“There are no happy endings. Endings are the saddest part, so just give me a happy middle and a very happy start.” –Shel Silverstein
by Ivy Chase
My cousin Liz and I grew up together. She was only 5 months younger than I was. She was one of the best friends I’ve ever had. She had an older sister and her father was a pastor of a well known church in one of the nicer parts of West L.A. Her mother was a school teacher and a loving aunt to me. I always looked forward to summers, when they came up to Oregon to visit for a few weeks out of each year. I felt complete with my best friend by my side 24/7. We loved each other so much.
Lizzy was always innocent and sweet growing up. She loved people as they were and was good at school too. I guess that’s part of what makes addiction a disease and doesn’t exactly make much sense as to who experiences it or why certain people have to deal with it in their lives. During college, Liz lost her father to prostate cancer, it was at that time she discovered cocaine and alcohol abuse as a heavy medication for the pain of her father dying.
Late one morning, in January of this year, I received a phone call from my father who lives up in Oregon, he told me we had lost my cousin due to a drug overdose. My aunt had come home one night to find her youngest daughter cold and stiff; no longer breathing, laying in her bed – completely lifeless. My heart broke as I listened to my father explain the tragic event of the night that drug addiction took my cousin’s life.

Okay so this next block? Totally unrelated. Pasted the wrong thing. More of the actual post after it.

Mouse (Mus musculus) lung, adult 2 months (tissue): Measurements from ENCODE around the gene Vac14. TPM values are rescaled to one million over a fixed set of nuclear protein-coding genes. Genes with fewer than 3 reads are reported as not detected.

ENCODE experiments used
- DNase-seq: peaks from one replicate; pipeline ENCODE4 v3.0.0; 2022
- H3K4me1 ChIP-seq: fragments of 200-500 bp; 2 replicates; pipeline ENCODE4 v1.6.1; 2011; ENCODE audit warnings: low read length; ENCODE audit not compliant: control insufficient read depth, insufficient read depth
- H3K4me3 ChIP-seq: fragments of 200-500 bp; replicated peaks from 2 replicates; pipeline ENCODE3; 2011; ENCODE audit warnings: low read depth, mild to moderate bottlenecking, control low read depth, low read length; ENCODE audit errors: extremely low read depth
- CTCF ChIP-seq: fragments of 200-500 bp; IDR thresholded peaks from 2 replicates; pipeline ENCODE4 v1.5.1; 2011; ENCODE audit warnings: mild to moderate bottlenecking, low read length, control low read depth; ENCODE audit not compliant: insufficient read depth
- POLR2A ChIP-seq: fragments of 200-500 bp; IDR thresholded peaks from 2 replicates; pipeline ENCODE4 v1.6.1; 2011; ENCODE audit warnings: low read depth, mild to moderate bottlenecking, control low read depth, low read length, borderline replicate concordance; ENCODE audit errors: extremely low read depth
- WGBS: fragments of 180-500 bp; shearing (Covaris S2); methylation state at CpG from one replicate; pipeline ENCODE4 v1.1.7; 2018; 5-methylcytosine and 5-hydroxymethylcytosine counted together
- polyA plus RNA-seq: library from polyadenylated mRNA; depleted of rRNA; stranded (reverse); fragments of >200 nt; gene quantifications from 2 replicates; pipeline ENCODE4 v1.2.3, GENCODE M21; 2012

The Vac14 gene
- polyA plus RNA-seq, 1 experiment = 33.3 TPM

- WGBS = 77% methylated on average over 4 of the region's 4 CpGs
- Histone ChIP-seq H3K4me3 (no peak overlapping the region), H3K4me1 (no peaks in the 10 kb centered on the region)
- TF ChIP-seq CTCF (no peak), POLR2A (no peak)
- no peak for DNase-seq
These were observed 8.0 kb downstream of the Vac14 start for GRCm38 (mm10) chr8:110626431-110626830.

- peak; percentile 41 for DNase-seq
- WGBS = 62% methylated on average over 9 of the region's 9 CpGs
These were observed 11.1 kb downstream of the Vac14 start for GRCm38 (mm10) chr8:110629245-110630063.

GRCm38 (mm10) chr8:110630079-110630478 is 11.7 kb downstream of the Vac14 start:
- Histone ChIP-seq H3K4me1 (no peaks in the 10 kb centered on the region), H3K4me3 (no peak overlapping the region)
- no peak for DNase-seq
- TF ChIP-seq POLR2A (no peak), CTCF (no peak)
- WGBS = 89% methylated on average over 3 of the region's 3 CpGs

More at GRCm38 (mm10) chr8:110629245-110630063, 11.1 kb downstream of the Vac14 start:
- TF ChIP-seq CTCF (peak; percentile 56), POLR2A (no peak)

“To Live in Hearts we Leave behind, is not to die.” –Thomas Campbell
The following couple months preceding my cousin’s death, I felt almost hopeless at times, continuing my recovery, but questioning the unanswerable questions of how this could happen to such a good soul. I don’t tend to dwell on those topics these days. I had to fight hard and take opposite action against my feelings each day to get out of the emotional pit that losing Lizzy brought me to. Here is a list of what helped me get through it, I promise you that if you apply these ideas to your life in a time of devastation or despair and loss, you will get through it to the other side, just like I have.
Taking Steps to Heal from Your Loss- What we refuse to deal with will end up dealing with us.
- Get Support. Unresolved grief and loss is a burden commonly carried. One loss can put us in the direct pain of any other past losses we have not yet grieved. This emotional turmoil can make us feel overwhelmed and cause us to function less daily, and even isolate. We have to take opposite action and keep ourselves in the company of loving and supportive others, sharing our feelings and experiences. Increase your contact with friends and loved ones, go to grief meetings and share from your heart, hold someone you are close to accountable by opening up about what’s going on inside of your emotions.